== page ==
• contingency would have the action economy problem, if it were not limited to one contingent spell.

### Accumulation of consumables.

The second biggest problem is that Rune Caster makes accumulation of runes far too cheap and far too fast and places no upper limit to the number of runes.

5th Edition assumes that the vast majority of a character's powerful abilities are tied to short or long rests, which is not the case for your runes. If you haphazardly sidestep this assumption the game will just fall apart.

Consider similar options:

• scrolls have prohibitive costs both in terms of time and wealth needed to scribe, so unless the DM intentionally gives out scrolls, the party won't have many.
• the Ring of Spell Storing can only store up to 5 levels worth of spells at a time.
• the glyph of warding has accumulation problems, but once again the abuse is very situational because the glyph is stationary.
• contingency is limited to one contingent spell of 5th level or lower, which must be recast every week.

### Lack of restrictions

Rune Caster imposes almost no restrictions on the runes, both in terms of who can use the runes and in terms of how the rune's spell targeting works. This means that the runes can basically be used like any other spell. This is not as big of a problem as the ones mentioned above, but it compounds with them.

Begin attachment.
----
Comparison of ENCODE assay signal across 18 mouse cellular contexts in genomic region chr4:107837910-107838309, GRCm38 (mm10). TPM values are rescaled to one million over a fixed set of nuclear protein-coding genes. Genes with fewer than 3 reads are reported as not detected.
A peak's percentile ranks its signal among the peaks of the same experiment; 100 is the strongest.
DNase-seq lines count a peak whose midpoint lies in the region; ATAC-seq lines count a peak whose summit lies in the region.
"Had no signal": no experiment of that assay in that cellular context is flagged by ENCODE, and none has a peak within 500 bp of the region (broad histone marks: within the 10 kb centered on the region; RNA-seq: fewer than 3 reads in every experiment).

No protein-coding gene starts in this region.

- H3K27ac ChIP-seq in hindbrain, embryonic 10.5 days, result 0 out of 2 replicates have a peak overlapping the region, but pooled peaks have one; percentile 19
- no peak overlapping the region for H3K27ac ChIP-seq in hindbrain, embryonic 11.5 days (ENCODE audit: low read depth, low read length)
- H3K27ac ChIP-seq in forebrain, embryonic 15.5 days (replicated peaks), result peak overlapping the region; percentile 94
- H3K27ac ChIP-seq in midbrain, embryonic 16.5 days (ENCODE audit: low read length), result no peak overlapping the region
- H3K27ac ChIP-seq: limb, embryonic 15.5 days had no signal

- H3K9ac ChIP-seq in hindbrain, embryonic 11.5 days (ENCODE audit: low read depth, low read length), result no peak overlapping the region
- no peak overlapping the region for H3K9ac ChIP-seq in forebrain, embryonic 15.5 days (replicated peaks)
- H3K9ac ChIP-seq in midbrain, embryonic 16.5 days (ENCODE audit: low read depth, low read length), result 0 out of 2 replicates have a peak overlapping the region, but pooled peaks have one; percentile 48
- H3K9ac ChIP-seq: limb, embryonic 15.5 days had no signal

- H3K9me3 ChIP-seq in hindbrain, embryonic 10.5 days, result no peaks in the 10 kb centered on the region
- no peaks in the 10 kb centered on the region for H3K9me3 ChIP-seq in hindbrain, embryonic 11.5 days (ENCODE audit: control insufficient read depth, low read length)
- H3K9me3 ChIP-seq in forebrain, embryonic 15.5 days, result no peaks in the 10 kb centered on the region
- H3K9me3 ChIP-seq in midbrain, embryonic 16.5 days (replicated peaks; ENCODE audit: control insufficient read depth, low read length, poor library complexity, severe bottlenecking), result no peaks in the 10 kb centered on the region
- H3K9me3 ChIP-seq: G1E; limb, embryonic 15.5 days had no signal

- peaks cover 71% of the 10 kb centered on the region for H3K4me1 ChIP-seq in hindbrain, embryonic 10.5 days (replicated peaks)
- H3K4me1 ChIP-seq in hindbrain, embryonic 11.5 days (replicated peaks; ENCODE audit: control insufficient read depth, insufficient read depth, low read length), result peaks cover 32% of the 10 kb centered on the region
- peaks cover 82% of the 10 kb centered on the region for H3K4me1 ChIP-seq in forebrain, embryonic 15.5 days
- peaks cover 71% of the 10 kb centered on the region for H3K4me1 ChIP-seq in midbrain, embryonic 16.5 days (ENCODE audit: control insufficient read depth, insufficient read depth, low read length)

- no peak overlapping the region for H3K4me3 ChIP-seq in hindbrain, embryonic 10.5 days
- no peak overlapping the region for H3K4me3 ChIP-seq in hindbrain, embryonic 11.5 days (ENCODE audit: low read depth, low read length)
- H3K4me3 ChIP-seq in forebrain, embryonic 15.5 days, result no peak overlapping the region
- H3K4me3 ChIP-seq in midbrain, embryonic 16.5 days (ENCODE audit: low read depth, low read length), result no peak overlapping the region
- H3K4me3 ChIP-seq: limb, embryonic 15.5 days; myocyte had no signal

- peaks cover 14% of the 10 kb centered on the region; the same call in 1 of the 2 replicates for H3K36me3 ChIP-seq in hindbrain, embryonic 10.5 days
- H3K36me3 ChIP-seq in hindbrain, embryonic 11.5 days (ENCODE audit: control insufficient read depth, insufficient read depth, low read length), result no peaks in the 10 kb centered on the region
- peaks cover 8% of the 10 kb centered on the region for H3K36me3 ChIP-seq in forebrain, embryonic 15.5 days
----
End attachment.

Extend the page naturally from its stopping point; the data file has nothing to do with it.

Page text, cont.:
One way the lack of restrictions compounds with the action economy problem, is that I can share the runes with my party so that we can all break the action economy together. Yay, teamwork.

One way the lack of restrictions compounds with the accumulation of consumables problem, is that the high-level runes are many times cheaper to make than their scroll equivalents (despite being significantly better), so I can make tons of profits by selling runes.

Consider similar options:

• scrolls can only be used by characters that have the scribed spell in their spell list.
• the Ring of Spell Storing lacks restrictions of this kind.
• the glyph of warding restricts the target of the glyph's spell to be whatever triggered the glyph.
• contingency restricts the target of the contingent spell to only the caster.

### Conclusion

A pattern emerges when observing those similar options. Scrolls, the Ring of Spell Storing, and contingency each strongly address at least two of those 3 issues in some way. Whereas glyph of warding gets by because its stationary nature makes it really difficult to abuse. When someone does find a way to abuse it, it's not nice.

Gaining Rune Caster is like learning a version of glyph of warding which:

• you can cast at will
• consumes less material components
• has no restrictions on spell level
• has (almost) no targeting restrictions
• is extremely abusable because it is not stationary